Danish Technical University, October 23, 2006
Nonlinear electrokinetics at large voltages
Martin Z. Bazant (Department of Mathematics, MIT)
Abstract:
Beginning with the recent discovery of AC electro-osmosis at
micro-electrode arrays, much attention has been paid to nonlinear
"induced-charge" electrokinetic phenomena. Other examples include DC
or AC flows around polarizable (metal or dielectric) microstructures
and induced-charge electrophoretic motion of polarizable colloids. The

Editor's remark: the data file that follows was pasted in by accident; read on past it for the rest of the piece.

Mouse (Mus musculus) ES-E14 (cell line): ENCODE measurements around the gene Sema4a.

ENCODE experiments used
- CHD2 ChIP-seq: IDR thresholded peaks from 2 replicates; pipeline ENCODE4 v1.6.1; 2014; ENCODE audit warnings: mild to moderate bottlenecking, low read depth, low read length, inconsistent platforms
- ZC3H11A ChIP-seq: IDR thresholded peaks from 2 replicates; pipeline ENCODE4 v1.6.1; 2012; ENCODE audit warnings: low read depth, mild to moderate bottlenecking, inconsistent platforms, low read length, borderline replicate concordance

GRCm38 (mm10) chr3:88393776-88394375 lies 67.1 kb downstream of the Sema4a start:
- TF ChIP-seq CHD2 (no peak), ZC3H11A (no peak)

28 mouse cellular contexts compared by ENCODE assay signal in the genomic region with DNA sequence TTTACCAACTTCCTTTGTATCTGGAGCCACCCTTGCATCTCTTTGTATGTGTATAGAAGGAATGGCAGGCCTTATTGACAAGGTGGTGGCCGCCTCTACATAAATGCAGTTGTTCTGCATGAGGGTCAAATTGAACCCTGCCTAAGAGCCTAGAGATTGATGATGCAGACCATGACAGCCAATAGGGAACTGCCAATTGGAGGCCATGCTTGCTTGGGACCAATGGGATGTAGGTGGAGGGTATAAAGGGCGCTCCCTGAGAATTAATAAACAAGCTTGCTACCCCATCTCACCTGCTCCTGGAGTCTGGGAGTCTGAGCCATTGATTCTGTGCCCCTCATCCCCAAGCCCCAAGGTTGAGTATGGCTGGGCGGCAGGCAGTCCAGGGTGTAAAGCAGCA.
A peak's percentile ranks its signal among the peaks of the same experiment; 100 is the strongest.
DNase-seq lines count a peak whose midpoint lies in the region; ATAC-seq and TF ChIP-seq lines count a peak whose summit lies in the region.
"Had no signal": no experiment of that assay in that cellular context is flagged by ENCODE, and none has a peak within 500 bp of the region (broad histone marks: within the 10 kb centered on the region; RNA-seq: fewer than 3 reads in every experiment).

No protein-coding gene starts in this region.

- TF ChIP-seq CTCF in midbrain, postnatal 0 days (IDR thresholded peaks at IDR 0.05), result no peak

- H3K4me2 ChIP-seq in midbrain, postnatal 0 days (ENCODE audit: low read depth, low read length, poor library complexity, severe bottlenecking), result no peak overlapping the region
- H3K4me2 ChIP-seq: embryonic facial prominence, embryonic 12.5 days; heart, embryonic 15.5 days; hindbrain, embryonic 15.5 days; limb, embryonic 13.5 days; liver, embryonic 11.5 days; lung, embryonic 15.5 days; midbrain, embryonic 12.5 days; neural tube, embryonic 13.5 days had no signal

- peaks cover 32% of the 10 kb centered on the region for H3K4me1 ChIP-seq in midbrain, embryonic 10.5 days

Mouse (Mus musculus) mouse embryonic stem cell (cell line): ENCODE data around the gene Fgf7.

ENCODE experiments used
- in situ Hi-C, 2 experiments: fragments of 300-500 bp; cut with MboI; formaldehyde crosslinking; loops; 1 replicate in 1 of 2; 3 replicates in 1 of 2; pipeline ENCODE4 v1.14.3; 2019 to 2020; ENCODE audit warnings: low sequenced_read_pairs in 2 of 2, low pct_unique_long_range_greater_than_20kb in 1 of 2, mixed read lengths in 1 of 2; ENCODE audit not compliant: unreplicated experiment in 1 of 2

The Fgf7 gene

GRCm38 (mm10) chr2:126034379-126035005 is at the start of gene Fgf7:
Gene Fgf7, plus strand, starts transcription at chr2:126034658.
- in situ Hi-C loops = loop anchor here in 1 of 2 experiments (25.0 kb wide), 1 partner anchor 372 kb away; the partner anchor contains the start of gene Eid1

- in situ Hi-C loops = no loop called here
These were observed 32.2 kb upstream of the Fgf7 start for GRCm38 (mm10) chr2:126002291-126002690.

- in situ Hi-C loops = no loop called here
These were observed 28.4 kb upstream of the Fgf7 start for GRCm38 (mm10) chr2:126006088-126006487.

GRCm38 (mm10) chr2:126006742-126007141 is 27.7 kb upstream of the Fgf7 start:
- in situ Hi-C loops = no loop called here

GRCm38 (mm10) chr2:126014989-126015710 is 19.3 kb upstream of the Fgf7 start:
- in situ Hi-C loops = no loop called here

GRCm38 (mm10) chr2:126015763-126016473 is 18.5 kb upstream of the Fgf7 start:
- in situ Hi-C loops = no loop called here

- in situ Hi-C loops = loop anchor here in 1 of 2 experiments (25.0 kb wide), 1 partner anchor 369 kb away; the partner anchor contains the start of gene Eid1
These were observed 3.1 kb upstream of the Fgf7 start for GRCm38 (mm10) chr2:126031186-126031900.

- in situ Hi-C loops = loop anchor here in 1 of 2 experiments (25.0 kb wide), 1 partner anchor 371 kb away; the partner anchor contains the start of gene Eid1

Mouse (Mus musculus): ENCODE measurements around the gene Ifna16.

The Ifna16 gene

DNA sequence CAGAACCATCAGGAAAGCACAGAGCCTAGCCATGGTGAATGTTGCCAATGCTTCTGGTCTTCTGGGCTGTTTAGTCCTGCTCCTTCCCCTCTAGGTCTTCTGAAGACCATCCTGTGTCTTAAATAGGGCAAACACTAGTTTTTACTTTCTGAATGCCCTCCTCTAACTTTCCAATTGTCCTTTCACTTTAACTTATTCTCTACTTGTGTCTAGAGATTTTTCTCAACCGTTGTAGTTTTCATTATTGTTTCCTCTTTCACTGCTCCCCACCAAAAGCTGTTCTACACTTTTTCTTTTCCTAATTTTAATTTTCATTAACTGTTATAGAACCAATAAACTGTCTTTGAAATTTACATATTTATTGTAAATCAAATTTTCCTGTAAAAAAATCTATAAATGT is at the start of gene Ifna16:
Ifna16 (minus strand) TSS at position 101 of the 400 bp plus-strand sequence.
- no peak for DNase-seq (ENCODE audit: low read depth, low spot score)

current theory is borrowed from classical linear electrokinetics in a
dilute solution, which can only be justified for "small" surface
potentials (of order kT/e = 25 mV). In all situations of interest,
however, much larger voltages are applied across the double layer, up
to several volts = 100 kT/e, so that the solution cannot remain
dilute. As a result, the theory fails to predict crucial experimental
features, such as the loss of flow at high ionic strength (> 10 mM)
and flow reversal at high voltage and high frequency (in certain
geometries). This talk presents a modified theory taking into account
(i) steric effects for ions of finite size and (ii) nonlinearities in
viscosity and permittivity, which suffices to explain some (but not
all) of the experimental puzzles.